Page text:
Cruising down a two-lane highway, Arshad Khalakdina suddenly goes woozy at the wheel.
His head slumps to the side. His hands leave the steering column. It's a clear day, but the driver's field of vision blurs over.
In this virtual scenario, unfolding at the North American International Automotive Show in Detroit, Khalakdina has suffered a stroke.
This is when a female robo-voice, soothing even in this motor-vehicle crisis, assumes control: "Emergency stopping mode has been activated. The vehicle is changing lanes."
The car comes to a rest at a lay-by, out of traffic.
In the real world, this autonomous driving system by Denso Auto Parts might have saved a life. But could it kill a recreational pursuit?
'[Car ownership] will be like owning a horse. You will only be owning it for sentimental reasons.' - Elon Musk, CEO, Tesla Motors
"The driver experience. You lose that, and a car is just going to be a box that you get into to take you to another place," laments Khalakdina, after trying the simulator.
Autonomy is the next wave in the automotive industry. And with the evolution of that technology, auto manufacturers are confronting a bleak possibility for car lovers — the end of driving as we know it.
"Eventually, we might have a generation that never learns how to drive at all," says Richard Wallace, director of transportation systems analysis with the Centre for Automotive Research (CAR) in Ann Arbor, Mich.
Tesla CEO Elon Musk, a proponent of self-driving tech, made a bold declaration in November forecasting the demise of human-driven cars in the next 20 years.
"Any cars that are being made that don't have full autonomy will have negative value," Musk predicted. "It will be like owning a horse. You will only be owning it for sentimental reasons."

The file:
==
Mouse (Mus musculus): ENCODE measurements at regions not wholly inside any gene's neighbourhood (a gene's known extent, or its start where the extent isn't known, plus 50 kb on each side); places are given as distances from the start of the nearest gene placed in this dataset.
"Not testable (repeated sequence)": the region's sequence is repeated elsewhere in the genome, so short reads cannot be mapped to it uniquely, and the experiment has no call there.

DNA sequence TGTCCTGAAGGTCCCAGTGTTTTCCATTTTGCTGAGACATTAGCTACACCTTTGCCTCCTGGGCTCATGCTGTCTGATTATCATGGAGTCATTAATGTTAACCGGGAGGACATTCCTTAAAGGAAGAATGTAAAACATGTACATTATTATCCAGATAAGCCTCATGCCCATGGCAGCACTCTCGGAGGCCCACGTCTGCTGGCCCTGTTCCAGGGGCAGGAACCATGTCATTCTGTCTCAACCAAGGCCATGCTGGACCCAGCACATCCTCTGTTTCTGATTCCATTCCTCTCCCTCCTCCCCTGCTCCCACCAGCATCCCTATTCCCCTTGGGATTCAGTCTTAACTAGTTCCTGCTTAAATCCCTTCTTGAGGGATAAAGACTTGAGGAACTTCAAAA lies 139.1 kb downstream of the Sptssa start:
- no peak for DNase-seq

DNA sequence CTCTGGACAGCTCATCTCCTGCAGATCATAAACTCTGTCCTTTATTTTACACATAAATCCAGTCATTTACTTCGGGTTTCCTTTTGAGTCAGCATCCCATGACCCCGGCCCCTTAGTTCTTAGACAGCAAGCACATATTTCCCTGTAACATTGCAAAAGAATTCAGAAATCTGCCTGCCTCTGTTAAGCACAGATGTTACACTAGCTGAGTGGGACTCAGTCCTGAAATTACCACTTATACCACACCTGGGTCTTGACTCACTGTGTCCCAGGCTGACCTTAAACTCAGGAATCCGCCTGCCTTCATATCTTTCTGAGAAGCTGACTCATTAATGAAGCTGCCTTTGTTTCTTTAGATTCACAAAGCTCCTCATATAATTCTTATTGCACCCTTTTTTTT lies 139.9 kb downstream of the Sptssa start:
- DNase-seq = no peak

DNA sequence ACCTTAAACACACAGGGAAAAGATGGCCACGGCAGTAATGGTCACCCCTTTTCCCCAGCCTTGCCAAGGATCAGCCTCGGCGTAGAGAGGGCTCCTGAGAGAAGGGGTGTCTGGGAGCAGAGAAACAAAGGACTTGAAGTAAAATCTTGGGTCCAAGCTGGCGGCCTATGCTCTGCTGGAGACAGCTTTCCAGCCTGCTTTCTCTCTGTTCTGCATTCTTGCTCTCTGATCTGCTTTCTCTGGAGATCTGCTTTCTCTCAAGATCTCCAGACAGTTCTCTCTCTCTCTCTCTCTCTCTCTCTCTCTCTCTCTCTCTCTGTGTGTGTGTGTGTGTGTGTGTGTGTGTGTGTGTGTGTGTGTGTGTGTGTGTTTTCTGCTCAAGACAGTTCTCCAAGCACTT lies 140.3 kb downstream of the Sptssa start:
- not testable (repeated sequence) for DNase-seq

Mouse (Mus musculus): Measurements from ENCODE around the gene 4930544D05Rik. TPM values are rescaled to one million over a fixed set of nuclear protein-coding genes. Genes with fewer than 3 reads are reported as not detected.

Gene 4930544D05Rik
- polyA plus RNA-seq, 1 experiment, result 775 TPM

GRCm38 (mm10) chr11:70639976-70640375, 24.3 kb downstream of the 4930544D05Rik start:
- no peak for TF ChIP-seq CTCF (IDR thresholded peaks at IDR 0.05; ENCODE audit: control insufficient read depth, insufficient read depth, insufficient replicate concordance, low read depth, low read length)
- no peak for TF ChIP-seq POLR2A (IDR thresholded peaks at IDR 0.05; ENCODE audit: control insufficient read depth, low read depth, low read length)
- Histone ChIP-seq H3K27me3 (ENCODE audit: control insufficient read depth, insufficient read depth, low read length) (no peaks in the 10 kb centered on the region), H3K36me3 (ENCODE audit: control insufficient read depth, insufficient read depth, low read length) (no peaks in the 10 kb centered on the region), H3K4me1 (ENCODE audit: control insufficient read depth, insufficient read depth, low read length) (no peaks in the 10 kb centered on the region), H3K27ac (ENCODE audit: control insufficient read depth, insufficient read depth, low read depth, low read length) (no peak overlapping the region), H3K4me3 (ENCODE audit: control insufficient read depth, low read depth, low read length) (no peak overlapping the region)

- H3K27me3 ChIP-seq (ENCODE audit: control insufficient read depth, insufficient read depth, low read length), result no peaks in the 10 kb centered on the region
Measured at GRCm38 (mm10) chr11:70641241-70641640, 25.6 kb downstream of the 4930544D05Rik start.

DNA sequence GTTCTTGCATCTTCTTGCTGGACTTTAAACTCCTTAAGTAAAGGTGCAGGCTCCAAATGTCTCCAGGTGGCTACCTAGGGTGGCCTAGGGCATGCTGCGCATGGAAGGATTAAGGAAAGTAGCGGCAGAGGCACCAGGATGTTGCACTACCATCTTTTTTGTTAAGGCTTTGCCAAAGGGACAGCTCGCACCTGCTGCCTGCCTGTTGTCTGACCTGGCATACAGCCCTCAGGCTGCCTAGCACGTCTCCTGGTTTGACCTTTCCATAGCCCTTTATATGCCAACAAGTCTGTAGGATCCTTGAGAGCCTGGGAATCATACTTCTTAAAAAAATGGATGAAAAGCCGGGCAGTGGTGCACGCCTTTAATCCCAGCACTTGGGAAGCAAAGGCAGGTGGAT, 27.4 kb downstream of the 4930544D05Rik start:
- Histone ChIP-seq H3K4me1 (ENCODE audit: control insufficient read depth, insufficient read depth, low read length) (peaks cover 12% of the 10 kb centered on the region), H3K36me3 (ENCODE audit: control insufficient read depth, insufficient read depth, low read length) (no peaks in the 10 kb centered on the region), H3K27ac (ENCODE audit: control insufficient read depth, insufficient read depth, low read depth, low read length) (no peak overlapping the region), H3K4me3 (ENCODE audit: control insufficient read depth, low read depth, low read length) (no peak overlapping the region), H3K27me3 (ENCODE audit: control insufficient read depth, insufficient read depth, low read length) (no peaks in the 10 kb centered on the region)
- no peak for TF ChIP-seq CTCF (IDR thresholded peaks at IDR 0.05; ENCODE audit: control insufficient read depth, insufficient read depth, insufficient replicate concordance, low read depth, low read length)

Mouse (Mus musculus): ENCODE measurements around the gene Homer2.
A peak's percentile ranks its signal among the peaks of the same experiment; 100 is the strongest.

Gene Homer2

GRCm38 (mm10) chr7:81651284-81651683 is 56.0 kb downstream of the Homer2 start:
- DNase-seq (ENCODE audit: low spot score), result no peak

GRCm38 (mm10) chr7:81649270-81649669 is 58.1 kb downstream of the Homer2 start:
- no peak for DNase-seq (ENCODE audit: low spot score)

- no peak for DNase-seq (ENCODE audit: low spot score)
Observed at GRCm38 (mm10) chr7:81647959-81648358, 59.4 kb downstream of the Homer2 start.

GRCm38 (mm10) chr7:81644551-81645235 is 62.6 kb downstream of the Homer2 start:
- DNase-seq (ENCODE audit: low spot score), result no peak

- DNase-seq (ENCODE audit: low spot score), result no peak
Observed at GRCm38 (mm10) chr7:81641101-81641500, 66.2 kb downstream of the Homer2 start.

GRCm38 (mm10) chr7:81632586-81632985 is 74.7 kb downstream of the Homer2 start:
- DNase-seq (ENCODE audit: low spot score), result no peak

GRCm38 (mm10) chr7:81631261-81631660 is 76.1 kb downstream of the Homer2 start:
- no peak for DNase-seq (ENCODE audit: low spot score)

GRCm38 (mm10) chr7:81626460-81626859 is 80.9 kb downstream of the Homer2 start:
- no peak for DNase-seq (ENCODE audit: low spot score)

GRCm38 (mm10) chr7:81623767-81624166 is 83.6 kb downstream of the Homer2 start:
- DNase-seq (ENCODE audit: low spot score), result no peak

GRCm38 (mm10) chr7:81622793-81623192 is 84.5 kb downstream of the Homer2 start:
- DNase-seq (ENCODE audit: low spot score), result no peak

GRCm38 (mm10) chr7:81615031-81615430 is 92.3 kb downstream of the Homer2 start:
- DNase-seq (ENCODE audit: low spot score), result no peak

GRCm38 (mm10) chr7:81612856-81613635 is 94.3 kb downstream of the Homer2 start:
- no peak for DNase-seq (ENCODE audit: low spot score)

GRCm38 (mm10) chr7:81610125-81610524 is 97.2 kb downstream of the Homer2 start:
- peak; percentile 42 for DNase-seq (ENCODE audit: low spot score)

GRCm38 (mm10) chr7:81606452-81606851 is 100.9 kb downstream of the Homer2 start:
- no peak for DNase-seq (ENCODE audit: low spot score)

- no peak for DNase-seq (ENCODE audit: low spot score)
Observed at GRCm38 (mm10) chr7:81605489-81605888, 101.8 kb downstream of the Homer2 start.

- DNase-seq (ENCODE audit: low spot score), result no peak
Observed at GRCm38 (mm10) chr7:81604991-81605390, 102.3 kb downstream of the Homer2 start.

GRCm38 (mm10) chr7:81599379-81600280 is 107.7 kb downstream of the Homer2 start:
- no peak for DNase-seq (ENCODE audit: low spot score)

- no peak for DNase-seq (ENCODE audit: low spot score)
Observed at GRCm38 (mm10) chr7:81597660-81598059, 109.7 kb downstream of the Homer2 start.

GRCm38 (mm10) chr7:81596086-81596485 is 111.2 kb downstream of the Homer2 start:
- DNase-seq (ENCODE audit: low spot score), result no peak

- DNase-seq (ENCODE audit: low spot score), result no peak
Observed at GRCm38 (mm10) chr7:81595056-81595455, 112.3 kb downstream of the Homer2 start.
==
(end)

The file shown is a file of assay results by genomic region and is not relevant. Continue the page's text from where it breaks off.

Musk's horse analogy makes sense to Wallace, who imagines that "those who love driving as an activity" will one day be only able to do so legally "in dedicated locations for recreational purposes."
Wallace's lab is already studying a degradation of skills as a result of what he calls "the awkward transition" from partial to fully autonomous driving.
"Some new drivers, in fact, might never learn basic skills such as parallel parking because they never use them," he says. "Parking assist does it every time."
'Human operators,' not 'drivers'
Watch Volvo's C26 autonomous car switch to a driverless 'relaxation mode':
Researchers have observed declines in driving skills when people in simulators testing adaptive cruise control and lane-keeping assist are asked to transition back to manual driving, says Adela Spulber, an analyst with CAR.
Soon, she believes, it will be more natural to refer to people occupying driver seats as "human operators" or "co-pilots."
This dim vision for the future of human driving was not lost on parents bringing their young children to the the Detroit auto show to marvel at the latest chrome.
Wandering the Cadillac display with his 12-year-old son Isaac, Chris Dobis said the two have talked about the promise of Google's self-driving project.